We see this distortive effect when we look at the various elements that go into consumer price inflation even at the year on year rate of change.
While energy price inflation (and deflation) clearly is the most volatile and therefore has the most impact on overall inflation, when we filter out energy price inflation we are still left with significant variation among the elements of inflation.
So long as these distortion keep occurring among the various consumer price inflation elements consumer price inflation will continue to be a burden for the economy. “Beating” inflation requires ending the distortions and dislocations.
If we zero on 2022 and look at the percent change in the sub-divisions of the Personal Consumption Expenditures index, we begin to see how the impacts of various price fluctuations shift relative price structures within the overall economy.
When we filter out energy price inflation at this level, focusing on just the headline metrics for inflation, we see how the steep drop in energy price inflation starting in July had a muted impact on overall price changes.
Headline consumer price inflation did decline significantly, but the shift was far less dramatic in no small part because food price inflation has been far slower to decline.
Moreover, if we focus on “core” consumer price inflation—i.e., consumer price inflation without food and energy prices included—we see even more distortions unfolding.
Consumer price inflation for goods shifted to deflation for the second half of 2022, yet because consumer price inflation for services remained problematic, so to did core consumer price inflation.
Thus we can see the bottom drop out of headline consumer price inflation during the second half of 2022, with far more muted shifts within the core metric.
As a result of these distortions, not only have consumers faced shrinking disposable incomes over the past year, but have also had their purchasing choices artificially constrained. Inflation means price changes do not reflect evolving consumer preferences and desires, but rather represent the relative degrees to which those preferences and desires are no longer gratified.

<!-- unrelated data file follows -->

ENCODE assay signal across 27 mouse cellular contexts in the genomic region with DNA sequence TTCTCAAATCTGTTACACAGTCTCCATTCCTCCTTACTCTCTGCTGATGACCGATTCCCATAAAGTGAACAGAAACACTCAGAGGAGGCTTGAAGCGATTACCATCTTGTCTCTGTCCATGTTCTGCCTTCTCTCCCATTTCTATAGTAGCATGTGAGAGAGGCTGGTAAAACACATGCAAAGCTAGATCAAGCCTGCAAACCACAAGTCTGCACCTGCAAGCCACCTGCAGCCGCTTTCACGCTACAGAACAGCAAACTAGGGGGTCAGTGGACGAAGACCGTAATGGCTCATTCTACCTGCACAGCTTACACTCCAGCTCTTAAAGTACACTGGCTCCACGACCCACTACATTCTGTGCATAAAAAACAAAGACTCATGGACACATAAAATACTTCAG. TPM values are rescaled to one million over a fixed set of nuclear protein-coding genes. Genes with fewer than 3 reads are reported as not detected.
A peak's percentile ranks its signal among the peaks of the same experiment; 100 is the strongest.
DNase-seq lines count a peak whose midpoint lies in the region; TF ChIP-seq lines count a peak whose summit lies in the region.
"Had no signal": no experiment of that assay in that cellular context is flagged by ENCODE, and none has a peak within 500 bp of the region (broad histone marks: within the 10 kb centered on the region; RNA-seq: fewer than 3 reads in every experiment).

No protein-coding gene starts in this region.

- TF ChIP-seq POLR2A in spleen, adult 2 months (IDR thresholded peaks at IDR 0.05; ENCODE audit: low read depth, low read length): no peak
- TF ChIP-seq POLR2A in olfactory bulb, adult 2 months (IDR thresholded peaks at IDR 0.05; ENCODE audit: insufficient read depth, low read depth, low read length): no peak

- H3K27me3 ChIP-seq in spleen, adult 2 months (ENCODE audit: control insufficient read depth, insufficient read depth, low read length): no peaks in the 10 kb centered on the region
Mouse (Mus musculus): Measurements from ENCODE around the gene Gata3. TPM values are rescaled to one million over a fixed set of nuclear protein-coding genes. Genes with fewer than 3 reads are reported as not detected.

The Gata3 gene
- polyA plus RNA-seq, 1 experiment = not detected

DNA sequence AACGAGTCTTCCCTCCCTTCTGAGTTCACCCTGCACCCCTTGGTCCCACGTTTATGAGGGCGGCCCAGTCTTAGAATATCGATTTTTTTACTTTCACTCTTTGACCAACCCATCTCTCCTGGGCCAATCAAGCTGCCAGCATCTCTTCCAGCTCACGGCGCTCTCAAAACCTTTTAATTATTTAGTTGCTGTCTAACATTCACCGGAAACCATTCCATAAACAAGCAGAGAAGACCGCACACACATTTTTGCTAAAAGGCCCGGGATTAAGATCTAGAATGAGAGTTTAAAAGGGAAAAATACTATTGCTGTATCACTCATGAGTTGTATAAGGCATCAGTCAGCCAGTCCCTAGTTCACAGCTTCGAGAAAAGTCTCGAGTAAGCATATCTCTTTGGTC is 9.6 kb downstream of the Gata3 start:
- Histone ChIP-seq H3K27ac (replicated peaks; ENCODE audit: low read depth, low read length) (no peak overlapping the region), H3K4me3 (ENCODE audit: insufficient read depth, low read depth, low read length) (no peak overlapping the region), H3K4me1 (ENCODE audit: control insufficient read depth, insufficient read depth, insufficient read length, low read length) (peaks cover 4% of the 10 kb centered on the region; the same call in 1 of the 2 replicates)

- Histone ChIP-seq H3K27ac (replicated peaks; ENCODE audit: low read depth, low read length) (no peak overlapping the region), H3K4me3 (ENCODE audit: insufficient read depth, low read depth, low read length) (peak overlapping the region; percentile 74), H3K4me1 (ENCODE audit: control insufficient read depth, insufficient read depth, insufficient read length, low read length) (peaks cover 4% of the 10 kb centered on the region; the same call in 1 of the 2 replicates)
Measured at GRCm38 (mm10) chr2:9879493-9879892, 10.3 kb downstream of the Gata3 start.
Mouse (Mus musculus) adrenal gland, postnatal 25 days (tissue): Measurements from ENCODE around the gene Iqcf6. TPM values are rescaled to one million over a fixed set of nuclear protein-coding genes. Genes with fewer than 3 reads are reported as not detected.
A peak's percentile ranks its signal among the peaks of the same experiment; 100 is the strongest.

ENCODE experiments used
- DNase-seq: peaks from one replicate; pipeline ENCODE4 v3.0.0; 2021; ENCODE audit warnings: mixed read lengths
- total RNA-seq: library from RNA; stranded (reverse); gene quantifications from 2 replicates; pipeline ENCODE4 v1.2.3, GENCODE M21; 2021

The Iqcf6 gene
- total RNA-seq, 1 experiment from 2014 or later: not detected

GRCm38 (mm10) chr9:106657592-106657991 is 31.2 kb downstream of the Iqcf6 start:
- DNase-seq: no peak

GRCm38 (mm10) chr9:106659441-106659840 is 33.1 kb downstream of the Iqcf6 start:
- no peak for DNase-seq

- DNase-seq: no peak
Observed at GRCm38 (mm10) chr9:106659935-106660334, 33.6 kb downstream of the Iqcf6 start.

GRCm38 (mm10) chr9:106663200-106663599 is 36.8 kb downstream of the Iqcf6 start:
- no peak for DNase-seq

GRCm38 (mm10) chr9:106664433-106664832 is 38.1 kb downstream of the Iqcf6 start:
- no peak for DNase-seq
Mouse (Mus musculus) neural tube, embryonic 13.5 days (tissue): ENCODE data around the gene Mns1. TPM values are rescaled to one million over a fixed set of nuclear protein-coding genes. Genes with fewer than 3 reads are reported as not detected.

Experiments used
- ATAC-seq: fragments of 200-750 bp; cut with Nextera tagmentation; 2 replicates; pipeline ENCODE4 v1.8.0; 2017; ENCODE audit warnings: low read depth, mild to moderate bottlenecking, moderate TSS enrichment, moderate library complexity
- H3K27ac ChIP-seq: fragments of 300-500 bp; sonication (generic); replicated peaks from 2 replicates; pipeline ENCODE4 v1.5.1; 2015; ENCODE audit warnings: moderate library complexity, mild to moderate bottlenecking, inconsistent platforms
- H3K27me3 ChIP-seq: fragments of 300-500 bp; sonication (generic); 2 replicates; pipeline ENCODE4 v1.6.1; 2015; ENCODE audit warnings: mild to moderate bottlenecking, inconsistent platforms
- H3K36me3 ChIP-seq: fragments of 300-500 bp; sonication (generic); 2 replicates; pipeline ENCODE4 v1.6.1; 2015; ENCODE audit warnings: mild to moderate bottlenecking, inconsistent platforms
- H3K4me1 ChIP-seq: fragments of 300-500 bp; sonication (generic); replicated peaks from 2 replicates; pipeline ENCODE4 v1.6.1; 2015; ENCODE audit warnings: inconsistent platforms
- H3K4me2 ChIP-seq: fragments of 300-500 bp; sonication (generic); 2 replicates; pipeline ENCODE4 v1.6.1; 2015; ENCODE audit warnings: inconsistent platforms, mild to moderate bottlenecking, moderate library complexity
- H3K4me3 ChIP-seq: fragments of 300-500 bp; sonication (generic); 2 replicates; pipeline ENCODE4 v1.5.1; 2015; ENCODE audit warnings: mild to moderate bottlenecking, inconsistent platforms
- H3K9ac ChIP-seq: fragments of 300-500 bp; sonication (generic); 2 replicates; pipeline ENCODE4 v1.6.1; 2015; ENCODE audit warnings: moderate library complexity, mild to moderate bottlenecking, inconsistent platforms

Through such distortions and disruptions, inflation erodes the individual’s overall prosperity. Ultimately, high consumer price inflation produces declines in overall economic output. Paying more to buy less is not any realistic notion of economic growth.
President Asterisk wants you to believe that everything is rosy within the US economy because, at the headline level, he can point to a few numbers and claim that incomes are rising while consumer price inflation is declining. Yet the detail numbers underneath the headline numbers put the lie completely to his words.
The truth of the economy is that incomes are not rising, but are falling, and have been for the past couple of years.
The truth of the economy is that even as consumer price inflation is trending down at the margin, the disruptions and distortions it imposes across the broader economy remain and are still strong enough to constrain consumer choices.
That is not a set of economic circumstances which will increase individual prosperity—not now, not ever.